Validating View Controllers with Quick and Nimble

On arriving  UI automated testing in XCode 7 developers had a great tool for automatically validate our apps.  But as our test suite starts growing we start facing some inconveniences.

By using accessibility interface you cannot validate view controller attributes, for instance validate if you got the right number of cells in a collection. Another problem that I faced was at time of refactoring test cycles took to long.

I strongly believe in testing, but dealing with such inconveniences  pushed me to search for another iOS test frameworks. After watching some videos and hearing about them in some conferences I decided to investigate about validating view Controllers with Quick and Nimble.

The aim of this post is just show how to setup Quick and Nimble test frameworks and play a little bit with them.

Quick and Nimble

Quick is a BDD testing frakework that is almost the same as XCTest, but with the additional focus on describing your intent and why you are testing parts of your code.

Nimble allows you to express expectations using a natural, easily understood language.


I have found some difficulties downloading sample projects with the framework integrated. So at the time of writing this posts the XCode that I am using is 7.3.1 and the Podfile content is the following:

View controller undertest

The view controller under test shows a collection of Gremlins with a search bar that will allow to filter them by name.

Simulator Screen Shot 31 Jul 2016 00.33.15


Test are implemented as a regular UN test, so adding a new test is just adding a new UN test file:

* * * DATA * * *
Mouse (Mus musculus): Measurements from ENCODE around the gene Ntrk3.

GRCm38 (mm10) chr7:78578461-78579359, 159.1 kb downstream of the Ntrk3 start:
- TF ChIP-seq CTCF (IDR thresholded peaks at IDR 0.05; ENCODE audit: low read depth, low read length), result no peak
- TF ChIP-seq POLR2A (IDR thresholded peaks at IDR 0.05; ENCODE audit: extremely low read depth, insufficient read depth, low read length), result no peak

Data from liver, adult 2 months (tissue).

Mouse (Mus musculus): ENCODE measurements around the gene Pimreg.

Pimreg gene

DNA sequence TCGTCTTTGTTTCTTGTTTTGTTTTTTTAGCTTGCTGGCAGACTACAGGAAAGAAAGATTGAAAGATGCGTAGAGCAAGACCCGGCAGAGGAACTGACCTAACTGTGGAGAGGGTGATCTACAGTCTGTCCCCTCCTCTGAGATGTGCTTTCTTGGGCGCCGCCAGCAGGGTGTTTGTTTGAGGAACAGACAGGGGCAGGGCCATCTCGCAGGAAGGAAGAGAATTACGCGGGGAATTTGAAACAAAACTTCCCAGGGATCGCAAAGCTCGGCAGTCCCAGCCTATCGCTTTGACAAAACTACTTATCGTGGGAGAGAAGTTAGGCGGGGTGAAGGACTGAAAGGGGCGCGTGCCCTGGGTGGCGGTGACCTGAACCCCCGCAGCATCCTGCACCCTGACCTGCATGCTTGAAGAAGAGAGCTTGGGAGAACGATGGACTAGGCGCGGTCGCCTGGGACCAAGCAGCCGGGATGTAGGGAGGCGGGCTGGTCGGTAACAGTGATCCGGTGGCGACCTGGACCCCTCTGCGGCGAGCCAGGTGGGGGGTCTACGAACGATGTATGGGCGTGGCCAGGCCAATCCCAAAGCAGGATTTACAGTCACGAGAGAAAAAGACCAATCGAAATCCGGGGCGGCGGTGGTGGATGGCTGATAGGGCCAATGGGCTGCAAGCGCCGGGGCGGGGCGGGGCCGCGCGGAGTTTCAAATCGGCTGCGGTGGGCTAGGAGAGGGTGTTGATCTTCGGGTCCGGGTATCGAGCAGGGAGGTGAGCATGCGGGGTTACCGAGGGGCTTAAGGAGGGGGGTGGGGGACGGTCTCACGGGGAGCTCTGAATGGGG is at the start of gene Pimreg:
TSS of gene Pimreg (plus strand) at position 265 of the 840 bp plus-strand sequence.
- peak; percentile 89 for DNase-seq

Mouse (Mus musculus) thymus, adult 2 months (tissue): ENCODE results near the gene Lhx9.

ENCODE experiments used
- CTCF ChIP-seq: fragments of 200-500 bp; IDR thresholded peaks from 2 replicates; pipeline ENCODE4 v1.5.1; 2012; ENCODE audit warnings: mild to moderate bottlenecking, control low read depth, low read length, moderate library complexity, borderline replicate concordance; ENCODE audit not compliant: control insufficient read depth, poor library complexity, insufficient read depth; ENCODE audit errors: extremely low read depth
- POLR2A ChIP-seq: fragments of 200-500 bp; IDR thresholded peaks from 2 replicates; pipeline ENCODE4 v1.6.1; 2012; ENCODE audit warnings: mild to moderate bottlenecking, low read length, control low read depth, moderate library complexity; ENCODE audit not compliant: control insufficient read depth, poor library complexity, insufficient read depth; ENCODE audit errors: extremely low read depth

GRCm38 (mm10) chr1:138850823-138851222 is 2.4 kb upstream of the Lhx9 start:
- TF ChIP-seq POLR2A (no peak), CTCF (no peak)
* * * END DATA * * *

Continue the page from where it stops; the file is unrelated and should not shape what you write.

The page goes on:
As was mentioned before test are implemented as BDD test structure changes a little bit but do not get scared. Lets start  testing the view controller title:

First thing to do is import Quick and Nimble and extend our test class from QuickSpec. beforeEach is the chunk of code that will be execute before each test. Tests itself are implemented by specifying with it.

Another important issue is the call controller.beginAppearanceTransition before each test, this execute viewcontroller lifecycle calls before executing test.

Now lets launch test:


But remember we have to move from red to green. Now, just set the expected title string name and re-run the tests.

The first impression that you experiment with this framework is how easy and fast is execute a battery of test. An how easy is get into view controller internal attributes and methods for validating what is going on.

Let’s test that collection view can show all the expected gremlins

The view controller by default will show a hardcoded set of gremlins for better understanding, but that is not the real case scenario. For validating that the first that we do is just validate that the number of items that can see the collection view are 13, and afterwards we inject an array of 3 items for validating that the new number of items that can see the collection view now is different:

Lets look for more gremlins

But the view controller also allows us search gremlins by name, now lets validate that this functionallity is really working:

An important issue that I want to mention at that point is that or view controller hides the search bar when there are no items. This is very easy to do with this framework, just check .hidden attribute from search bar and that’s all!.

You can download the sample project used in this post here.


With Quick and Nimble you can run a test suit very quickly and this is great for refactoring. On the other hand is direct to have access to view controller internal stuff, this will save you lines of code and execution time on UI testing. So Quick and Nimble is a great alternative to unload test stuff from UI testsuite.


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